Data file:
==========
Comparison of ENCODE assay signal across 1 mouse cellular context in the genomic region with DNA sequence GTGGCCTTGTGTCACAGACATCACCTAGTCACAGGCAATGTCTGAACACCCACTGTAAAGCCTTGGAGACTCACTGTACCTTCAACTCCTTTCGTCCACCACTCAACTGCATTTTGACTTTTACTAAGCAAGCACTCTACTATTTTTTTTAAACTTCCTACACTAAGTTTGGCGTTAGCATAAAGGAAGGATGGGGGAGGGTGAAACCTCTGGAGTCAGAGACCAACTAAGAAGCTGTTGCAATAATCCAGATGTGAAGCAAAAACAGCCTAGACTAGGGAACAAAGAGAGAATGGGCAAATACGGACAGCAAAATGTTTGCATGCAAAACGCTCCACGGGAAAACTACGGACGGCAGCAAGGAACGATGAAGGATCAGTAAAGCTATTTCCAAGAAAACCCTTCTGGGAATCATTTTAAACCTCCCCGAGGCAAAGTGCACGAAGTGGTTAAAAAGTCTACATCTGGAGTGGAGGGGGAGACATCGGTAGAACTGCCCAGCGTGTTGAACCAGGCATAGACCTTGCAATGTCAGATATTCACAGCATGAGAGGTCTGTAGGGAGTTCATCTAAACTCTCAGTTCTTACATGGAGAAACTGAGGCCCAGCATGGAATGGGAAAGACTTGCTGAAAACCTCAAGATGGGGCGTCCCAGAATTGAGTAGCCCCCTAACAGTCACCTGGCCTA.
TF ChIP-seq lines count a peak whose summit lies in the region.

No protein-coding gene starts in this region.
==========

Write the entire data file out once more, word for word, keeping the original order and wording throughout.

Comparison of ENCODE assay signal across 1 mouse cellular context in the genomic region with DNA sequence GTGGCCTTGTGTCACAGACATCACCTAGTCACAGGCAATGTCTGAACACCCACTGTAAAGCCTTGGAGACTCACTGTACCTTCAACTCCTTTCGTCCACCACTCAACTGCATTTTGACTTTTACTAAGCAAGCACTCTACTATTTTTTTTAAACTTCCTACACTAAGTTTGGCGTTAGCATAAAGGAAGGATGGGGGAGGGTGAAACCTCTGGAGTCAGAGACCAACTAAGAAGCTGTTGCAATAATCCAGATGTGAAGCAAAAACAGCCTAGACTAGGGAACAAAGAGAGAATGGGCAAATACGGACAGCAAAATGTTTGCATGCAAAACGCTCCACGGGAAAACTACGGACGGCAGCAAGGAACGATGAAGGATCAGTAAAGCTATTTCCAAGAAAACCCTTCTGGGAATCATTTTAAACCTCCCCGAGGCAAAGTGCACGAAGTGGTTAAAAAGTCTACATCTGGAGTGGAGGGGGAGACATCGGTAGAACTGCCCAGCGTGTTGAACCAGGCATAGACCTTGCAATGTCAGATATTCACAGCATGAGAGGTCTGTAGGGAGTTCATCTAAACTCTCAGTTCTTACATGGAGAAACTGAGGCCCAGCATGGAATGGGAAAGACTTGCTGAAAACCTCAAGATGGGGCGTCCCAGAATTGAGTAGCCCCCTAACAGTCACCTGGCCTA.
TF ChIP-seq lines count a peak whose summit lies in the region.

No protein-coding gene starts in this region.